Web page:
Choice of edited books
Aux antipodes de l’Union Européenne: l’Islande et le Liban (with David Thor Bjorgvinsson), Beirut and Brussels, Bruylant, 2008.
From Baghdad to Beirut: Festschrift in honor of John Donohue (with Leslie Tramontini), German Orient Institute, Beirut 2007, 502pp.
L’Union Européenne et le Moyen-Orient: Etat des Lieux, Beirut, Presses de l’Université Saint Joseph, 2004.
Dossier sur l’Abolition de la peine de mort, Beirut, Université Saint-Joseph, 2003.
Yearbook of Islamic and Middle Eastern Law, Vols. 1-5: 1994-98 (with E. Cotran), Kluwer Law International
Water in the Middle East: Legal, Political and Commercial Implications (with J.A. Allan), I.B. Tauris, July 1995.(Arabic translation, Damascus 1998)
Islamic Family Law (with Jane Connors), Graham and Trotman, London, 1990.
Islamic Law and Finance, Centre of Near and Middle Eastern Studies, S.O.A.S., April 1988; new enlarged edition, Graham and Trotman, London, September 1988.
  1. ^ Victims of Sabra and Shatila v. Ariel Sharon et al., Belgian Court of Cassation, Feb. 12, 2003, 42 International Legal Materials 596 (2003). On this case,see for example, John Borneman ed., The case of Ariel Sharon and the fate of universal jurisdiction (Princeton 2004) (including essays by John Borneman, Chibli Mallat, Luc Walleyn, Laurie King-Irani, Dan Rabinowitz, Sally Falk Moore, Paul W. Kahn, and Reed Brody); Deena Hurwitz, 'Universal Jurisdiction and the Dilemmas of International Criminal Justice: The Sabra and Shatila Case in Belgium', in Human Rights Advocacy Stories 267 (Hurwitz, Satterthwaite & Ford eds., 2009); Steven R. Ratner, 'Belgium’s War Crimes Statute: a Postmortem' 97 American Journal of International Law 888 (2003).
  2. ^ Paul Vaugh, 'Britain campaigns to indict Saddam', The Independent, 2 December 1998.
  3. ^ Extensive coverage of the case at Imam Sadr Center.
  4. ^
  5. ^ Jean Monnet Success Stories Europe for Lifelong Learning, Luxembourg: Office for Official Publications of the European Communities, 2007 [1]
  6. ^ A.M. Rosenthal, 'On my mind: Praying in London', The New York Times, 25 June 1991 [2]
  7. ^ Mallat, ‘Voices of opposition: The International Committee for a Free Iraq’, in E. Goldberg, R. Kasaba and J. Migdal eds., Rules and Rights in the Middle East: Democracy, Law and Society, University of Washington Press, Seattle, 1993; Mallat, 'Claiborne Pell and the roots of Iraqi regime change', The Daily Star, 13 January 2010 [3]
  8. ^ "". Retrieved 2016-03-20.
  9. ^ See statement of Wolfowitz in 'Senior Defense Officials Interview with Chris Core, WMAL Radio', 4 March 2003 "Archived copy". Archived from the original on 2012-10-26. Retrieved 2012-03-06. ; Text of UNSCR draft and generally on 'the Democratic Iraq Initiative' in Mallat, Iraq: Guide to Law and Policy, Kluwer, Boston 2009, 'The March to War', 209-31; on human rights monitors deployment, Id. at 150.
  10. ^ Mallat, 'Note to the U.N.: Hands Off Iraqi Politics', The New York Times, 19 January 2004 [4]; Mallat, 'The record of UN apparatchiks and what can no longer be accepted in Iraq', The Daily Star, 12 June 2003 [5].
  11. ^ "Kalam alnass", aired LBCI television August 14, 2014, كلام الناس من بيروت إلى بغداد [6].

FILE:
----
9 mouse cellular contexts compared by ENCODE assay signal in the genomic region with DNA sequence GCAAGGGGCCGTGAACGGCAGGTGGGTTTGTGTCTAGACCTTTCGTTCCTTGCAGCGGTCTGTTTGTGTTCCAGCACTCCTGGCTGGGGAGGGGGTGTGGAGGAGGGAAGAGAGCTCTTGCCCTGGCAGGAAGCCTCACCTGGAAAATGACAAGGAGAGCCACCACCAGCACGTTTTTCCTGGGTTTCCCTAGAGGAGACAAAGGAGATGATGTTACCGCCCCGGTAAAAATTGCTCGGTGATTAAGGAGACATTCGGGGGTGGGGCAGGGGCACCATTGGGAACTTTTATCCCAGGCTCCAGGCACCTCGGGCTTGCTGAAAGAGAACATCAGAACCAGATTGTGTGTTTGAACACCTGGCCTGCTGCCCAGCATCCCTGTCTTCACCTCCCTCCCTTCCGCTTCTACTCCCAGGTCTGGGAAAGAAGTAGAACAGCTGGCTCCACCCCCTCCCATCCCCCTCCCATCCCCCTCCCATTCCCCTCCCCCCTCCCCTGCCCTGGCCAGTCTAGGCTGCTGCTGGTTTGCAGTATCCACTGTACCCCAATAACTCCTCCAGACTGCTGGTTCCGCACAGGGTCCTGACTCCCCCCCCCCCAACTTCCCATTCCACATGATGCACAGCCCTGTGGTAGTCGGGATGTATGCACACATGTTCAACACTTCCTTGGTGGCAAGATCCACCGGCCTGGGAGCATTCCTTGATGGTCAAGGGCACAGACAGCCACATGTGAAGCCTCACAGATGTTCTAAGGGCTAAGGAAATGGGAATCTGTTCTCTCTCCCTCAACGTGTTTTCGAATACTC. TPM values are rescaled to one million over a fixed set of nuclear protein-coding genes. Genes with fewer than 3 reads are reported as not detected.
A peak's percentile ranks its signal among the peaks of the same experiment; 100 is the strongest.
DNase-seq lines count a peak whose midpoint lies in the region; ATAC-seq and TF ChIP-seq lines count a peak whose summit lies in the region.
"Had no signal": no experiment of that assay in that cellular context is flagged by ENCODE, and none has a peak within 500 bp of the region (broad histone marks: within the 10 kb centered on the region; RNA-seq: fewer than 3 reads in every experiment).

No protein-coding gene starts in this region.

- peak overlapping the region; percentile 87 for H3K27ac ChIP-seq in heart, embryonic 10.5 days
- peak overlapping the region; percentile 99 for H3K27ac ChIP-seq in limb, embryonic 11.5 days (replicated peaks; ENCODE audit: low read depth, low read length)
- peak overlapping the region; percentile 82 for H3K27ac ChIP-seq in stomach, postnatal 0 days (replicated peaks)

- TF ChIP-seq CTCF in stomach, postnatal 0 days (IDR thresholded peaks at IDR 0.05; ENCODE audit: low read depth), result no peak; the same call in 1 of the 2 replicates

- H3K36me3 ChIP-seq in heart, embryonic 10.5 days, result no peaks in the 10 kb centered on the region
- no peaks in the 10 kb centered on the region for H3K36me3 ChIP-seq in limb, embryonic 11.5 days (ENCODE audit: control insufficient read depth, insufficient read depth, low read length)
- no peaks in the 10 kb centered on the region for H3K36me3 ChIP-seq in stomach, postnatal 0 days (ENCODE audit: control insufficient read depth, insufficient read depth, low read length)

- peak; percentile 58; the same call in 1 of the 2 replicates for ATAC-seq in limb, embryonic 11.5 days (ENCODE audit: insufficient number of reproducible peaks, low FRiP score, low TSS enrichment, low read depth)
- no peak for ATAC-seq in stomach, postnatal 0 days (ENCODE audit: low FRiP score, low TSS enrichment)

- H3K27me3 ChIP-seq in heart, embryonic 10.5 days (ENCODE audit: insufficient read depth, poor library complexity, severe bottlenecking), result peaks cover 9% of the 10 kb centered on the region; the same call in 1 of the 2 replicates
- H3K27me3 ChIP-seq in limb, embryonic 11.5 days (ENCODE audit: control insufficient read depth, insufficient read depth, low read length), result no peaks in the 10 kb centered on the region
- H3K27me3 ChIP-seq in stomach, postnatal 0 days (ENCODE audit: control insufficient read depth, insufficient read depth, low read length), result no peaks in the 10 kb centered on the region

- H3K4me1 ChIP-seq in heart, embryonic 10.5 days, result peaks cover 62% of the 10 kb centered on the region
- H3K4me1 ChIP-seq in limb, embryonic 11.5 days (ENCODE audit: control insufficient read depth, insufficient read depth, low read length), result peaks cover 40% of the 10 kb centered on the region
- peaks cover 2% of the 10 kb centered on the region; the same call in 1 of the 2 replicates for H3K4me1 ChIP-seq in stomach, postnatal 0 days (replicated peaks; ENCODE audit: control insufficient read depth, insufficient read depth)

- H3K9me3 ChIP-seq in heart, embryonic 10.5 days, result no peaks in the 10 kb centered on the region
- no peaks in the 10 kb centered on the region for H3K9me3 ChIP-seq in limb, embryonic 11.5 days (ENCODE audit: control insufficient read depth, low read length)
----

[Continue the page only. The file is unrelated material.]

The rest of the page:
12. ^ "Media Coverage الاعلام"‎.
  14. ^ Mallat, 2221- Lebanon's Cedar Revolution, an Essay on Nonviolence and Justice, Beirut, Lir, 2007, 88, also available at [7].
  15. ^ See for instance, speech at Restaurant Al Dente, 3 February 2006, Bayrut fi khabar al-mustaqbal (Beirut in a future mode), reproduced in Presidential Talk, Beirut, Dar al-Jadid, 2007, also available at "Archived copy" (PDF). Archived from the original (PDF) on 2014-08-14. Retrieved 2012-10-04. .
  16. ^ Blanford, Nicholas (2007). Killing Mr Lebanon (Repr. ed.). London: I.B. Tauris. p. 208. ISBN 9781845112028. Mallat announced in October that he was running for the presidency and launched a small-scale but polished campaign to pursue what was a somewhat quixotic goal.
  17. ^ Some thirty profiles were published, including in Newsweek, the Financial Times, The New York Times, Voice of America, the main Arab papers, Der Standard (Austria), and others. Mallat appeared in leading television interviews, including the BBC Hardtalk, CNN Larry King , Kalam al-Nas (LBCI), transcript in English hereArchived 2014-08-14 at the Wayback Machine, Niqtat Hiwar (al-‘Arabiyya). A sample of the interviews and profiles was published in A Compelling Presidency: The Mallat Campaign in World News, Beirut, April 2006.
  18. ^ Mallat, Lahoud must go for Lebanon to progressFinancial Times, 7 June 2005, also available here Archived 2011-06-14 at the Wayback Machine. Mallat campaign Press Release Commemoration rally of PM Hariri's murder sends message: Lahoud must goArchived 2014-08-14 at the Wayback Machine, 14 March 2006
  19. ^ Shadia Awwad (23 February 2006). "Mallat muhandis hamlat isqat lahhud (Mallat is the architect of the deposition of Lahud)". Ukaz. Saudi Arabia.
  20. ^ Plan presented at the Bristol meeting of the full leadership of the March 14 coalition on February 16, 2006. Details in “al-'amaliyya al-dusturiyya (the constitutional process)”, in Presidential Talks, 188-9. See in English Mallat, Here’s how to get rid of Emile Lahoud, The Daily Star, 4 March 2006; Feltman, Jeffrey (2006-02-16). "Chibli Mallat's Plan to Remove Lahoud". WikiLeaks. WikiLeaks cable: 06BEIRUT470. Retrieved 2013-04-26.